The list of complaints is a mix, but it isn’t surprising:

  • Anger that millions are being spent on the Olympics, but none is seen to benefit local young people.
  • Local sports facilities are block booked by people from the city, meaning local young people can’t use them.
  • Resentment at new people – people they see as yuppies – moving into the area.
  • The random stopping and searching of young people has got worse, and they blame this on a desire to make the areas safer for ‘the yuppies’ moving in.
  • There are no jobs.
  • Youth services are being cut.
  • Most of all, we were told, not being listened to.


These had been explained by young people to a meeting with youth workers, voluntary sector workers and community leaders in Hackney in the afternoon. They were now being read out to our evening meeting in neighbouring Tottenham, Haringey. I suspect the details in other areas of the city would be different. But the broad picture seems about the same everywhere.

Round the corner, a burnt out building shell was guarded by police cordon, forcing us down a side street. A hint of burnt then soaked plastic particles caught in the nose. Smashed shops were boarded up: “I’ve never seen all these closed like this, blood” one guy I passed explained to his mate. Only the cultural centres of the various Turkish and Kurdish communities had open doors and glowing lights. These were full of men hunched over bottles effes, buried deep in serious conversations.

In our meeting, there was agreement that the complaints of young people must be be heard and that those who have suffered from their actions must be compensated: people who have lost their homes and businesses and possessions must be supported. High streets must be re-built. But most importantly, communities must be re-formed. We heard from an old teacher that the riots of 26 years ago are better understood as a police charge of a council estate, from Turkish community leaders that they are afraid that further clashes will build tensions with black communities. Plans for unity marches, leaflets, and assemblies came together.

As I walked back to Seven Sisters tube station I found a crowd of young black men and women on the pavement, lining up against taught police tape. In the road, a fire engine had its sirens blazing. Its crew paced anxiously around their vehicle. Were these young people about to charge? As I got closer, I realised something quite different was going on. Amongst the young people were mothers with children, grandparents: this was a community standing guard. Surrounding them, posters I had seen on my way to the meeting: ‘restore the peace on our streets’. And that is just what they were doing.

I don’t know what will happen next in London, never mind in other cities across Britain. Our communities have been ripped apart by inequality. This breeds resentment. They have been blighted by racism. This breeds anger. They have been crushed by cuts. This sparks flames. But I do know this: these communities, like all communities, are full of astonishing and ingenious people. They know what they need, and they know the way forward. They are brave, and they will stand up for what they know to be right. The only question is, will the government listen? Will it stand with these women and men, girls and boys? Will it do what’s needed? Because if not, then Boris and Dave can continue to prance round the capital in their contest to show which is the most glorious leader. But both will soon find that few Londoners are following.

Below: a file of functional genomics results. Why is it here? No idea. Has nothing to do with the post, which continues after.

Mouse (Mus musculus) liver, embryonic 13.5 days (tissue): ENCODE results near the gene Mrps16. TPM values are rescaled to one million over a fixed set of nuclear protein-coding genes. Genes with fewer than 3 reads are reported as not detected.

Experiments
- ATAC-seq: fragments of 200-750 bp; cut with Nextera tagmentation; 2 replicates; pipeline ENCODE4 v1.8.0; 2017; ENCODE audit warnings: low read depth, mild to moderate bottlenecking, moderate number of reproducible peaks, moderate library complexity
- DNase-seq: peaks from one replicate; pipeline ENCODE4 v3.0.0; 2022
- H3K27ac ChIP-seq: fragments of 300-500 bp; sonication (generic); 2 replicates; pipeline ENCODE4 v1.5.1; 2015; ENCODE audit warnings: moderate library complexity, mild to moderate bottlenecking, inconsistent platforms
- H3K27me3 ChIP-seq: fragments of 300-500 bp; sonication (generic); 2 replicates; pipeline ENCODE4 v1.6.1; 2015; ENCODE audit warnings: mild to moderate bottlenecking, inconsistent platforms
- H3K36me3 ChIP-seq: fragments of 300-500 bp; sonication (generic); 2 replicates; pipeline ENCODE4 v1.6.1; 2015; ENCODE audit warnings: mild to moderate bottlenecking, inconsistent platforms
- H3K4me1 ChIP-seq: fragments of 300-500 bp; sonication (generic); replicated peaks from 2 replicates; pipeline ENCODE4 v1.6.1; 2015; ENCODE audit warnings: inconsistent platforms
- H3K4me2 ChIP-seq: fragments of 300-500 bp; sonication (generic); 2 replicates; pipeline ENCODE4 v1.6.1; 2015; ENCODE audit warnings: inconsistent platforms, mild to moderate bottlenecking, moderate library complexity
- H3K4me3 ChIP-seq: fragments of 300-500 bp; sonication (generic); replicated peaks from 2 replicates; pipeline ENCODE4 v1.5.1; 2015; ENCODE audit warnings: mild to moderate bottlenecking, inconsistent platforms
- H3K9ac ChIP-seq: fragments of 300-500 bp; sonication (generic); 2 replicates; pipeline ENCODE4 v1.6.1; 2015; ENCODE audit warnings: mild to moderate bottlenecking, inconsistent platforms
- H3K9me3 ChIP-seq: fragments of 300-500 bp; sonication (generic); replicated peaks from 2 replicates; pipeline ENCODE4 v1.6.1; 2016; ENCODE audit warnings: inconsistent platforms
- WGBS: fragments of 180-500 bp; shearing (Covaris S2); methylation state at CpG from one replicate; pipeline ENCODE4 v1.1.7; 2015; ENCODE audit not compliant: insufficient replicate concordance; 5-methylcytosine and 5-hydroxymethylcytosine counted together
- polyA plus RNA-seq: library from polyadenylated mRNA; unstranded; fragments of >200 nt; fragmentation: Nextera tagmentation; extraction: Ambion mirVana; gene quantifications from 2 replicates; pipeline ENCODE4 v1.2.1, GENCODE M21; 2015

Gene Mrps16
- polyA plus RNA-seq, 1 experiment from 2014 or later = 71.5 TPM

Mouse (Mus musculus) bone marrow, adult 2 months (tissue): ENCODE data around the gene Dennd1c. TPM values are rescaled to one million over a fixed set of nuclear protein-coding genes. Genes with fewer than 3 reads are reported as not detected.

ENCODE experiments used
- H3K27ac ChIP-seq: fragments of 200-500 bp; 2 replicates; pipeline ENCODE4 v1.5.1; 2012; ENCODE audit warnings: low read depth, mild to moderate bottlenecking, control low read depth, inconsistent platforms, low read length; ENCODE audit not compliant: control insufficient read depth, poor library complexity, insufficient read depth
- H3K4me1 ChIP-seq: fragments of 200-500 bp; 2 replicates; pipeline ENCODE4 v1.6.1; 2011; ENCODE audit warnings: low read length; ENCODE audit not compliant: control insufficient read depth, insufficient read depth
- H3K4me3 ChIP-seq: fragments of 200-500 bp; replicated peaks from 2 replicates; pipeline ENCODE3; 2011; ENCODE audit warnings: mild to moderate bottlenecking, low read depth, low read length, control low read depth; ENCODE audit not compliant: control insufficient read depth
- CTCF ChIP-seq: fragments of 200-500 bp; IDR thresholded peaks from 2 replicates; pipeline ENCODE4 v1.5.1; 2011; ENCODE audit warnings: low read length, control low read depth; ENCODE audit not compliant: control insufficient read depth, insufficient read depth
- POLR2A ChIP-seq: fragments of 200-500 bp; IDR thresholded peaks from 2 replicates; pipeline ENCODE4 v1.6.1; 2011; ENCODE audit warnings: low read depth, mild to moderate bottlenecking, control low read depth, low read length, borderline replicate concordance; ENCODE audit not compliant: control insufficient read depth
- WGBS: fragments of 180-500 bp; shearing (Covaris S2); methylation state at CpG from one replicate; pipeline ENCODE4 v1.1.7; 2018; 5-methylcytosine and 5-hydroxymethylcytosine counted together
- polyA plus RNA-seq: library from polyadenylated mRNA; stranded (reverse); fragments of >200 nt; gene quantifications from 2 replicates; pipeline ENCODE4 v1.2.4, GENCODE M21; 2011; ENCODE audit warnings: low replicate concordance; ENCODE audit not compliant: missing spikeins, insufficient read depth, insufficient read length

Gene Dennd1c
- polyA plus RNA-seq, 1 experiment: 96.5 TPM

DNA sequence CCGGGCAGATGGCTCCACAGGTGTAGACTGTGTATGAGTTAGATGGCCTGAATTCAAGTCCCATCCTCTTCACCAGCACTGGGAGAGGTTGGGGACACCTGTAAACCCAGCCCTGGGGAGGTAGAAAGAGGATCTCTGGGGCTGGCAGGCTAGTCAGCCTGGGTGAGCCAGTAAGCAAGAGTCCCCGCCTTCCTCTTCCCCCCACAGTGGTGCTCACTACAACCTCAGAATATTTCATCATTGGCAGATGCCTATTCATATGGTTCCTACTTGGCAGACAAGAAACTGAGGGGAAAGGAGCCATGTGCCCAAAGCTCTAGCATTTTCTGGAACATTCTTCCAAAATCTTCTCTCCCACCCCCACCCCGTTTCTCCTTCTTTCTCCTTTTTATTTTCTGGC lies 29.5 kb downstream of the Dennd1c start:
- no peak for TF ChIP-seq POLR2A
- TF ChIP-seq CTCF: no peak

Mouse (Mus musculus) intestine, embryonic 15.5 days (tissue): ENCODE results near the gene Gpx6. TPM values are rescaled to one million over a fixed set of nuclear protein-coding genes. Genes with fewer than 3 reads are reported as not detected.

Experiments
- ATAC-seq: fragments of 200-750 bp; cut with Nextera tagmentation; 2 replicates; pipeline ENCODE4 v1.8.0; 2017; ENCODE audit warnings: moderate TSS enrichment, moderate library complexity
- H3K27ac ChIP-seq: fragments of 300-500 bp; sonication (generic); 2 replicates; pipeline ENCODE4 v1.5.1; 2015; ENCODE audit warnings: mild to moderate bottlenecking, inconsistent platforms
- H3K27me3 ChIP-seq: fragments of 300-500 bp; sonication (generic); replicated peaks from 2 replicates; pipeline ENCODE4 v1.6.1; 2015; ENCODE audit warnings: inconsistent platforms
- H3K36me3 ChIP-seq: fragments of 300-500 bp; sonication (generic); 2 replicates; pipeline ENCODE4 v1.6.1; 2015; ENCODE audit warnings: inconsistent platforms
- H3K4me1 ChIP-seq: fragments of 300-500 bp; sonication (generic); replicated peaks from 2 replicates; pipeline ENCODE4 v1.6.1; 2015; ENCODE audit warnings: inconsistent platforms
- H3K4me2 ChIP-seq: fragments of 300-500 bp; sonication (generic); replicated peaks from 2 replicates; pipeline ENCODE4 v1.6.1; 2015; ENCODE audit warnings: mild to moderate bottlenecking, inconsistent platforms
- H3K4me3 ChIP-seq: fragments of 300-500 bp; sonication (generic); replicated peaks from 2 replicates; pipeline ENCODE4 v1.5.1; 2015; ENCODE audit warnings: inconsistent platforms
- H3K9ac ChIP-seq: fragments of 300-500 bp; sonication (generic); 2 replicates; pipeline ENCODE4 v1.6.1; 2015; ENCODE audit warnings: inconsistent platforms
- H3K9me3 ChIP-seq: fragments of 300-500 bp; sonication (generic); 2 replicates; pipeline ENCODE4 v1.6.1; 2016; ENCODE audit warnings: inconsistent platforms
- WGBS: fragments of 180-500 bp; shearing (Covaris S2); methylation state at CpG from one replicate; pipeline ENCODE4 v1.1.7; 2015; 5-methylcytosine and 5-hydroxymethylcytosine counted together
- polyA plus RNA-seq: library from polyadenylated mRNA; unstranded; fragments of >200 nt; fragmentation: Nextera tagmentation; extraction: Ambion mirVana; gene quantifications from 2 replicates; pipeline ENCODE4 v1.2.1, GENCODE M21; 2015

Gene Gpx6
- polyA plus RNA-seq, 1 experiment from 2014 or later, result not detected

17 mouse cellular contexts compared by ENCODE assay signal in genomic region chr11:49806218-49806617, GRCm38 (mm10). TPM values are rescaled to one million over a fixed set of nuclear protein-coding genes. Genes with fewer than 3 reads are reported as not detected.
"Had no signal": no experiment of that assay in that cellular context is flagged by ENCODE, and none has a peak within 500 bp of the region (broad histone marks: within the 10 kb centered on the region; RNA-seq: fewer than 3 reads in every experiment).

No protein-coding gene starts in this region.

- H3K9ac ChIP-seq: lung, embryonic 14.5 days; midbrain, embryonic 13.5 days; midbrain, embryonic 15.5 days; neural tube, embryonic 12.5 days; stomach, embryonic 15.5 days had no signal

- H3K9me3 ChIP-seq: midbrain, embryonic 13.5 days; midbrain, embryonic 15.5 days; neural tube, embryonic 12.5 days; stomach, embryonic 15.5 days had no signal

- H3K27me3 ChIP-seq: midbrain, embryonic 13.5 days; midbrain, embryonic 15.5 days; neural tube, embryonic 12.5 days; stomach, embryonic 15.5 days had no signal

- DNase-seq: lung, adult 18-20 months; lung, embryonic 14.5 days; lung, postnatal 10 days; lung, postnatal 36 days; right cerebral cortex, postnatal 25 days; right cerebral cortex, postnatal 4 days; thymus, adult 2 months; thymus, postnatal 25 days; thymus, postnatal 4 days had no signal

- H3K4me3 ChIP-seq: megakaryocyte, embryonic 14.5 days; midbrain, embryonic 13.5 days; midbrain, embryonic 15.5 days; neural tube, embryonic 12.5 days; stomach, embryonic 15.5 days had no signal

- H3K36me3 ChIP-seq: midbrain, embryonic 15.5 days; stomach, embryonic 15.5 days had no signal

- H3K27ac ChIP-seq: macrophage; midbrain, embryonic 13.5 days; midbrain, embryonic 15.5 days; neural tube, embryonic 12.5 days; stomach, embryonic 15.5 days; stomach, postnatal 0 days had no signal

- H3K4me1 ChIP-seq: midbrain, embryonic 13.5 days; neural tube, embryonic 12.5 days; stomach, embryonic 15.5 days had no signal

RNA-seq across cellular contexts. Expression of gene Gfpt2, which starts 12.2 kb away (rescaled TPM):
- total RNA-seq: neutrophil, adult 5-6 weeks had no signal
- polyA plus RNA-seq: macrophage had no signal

I wrote that on the late night train from London back to Oxford. When I arrived, the station building was shut. I ran into friends, who explained: “MacDonalds in Jericho has been trashed, and a car burnt at the ice rink” – which is just a couple of streets away. As I walked from the station, that same smell caught me. I looked down the road towards the rink, and another fire engine crept along it. As I crossed Oxford, police cars and an ambulance rushed from various corners and up Cowley Road to the East of the city. I don’t get the impression it was anything on the scale of what has happened elsewhere, but there was certainly a little arson, some burning of bins. I don’t know if it will grow here, but I wouldn’t be surprised.

But I do know this: this was predicted. In fact, if you are a regular reader here, you know it too. In our local anti-cuts group, we’ve worked closely with a number of young people and youth workers to try to defend their youth centres. They gave speeches to full meetings of the council, organised protests, and got national press coverage to embarrass David Cameron. But they were mocked by their local representatives. They weren’t listened to.

Of course this is all about much more than youth centres. But these youth services weren’t just the pool tables they are often made out to be. They were the buffer. As teenager after teenager has said to me: ‘Now, we don’t have anyone to go to when we want to talk. When we’re angry, no one helps us sort out our problems’.

The youth workers here in Oxford were working hard to stop these riots happening. While there were underlying tensions, they managed to squeeze hard, and with every effort, to hold our communities together. And then they were thrown onto Cameron’s trash heap. As they left their jobs, they told him this would happen. He didn’t listen. And last night, Britain was burning.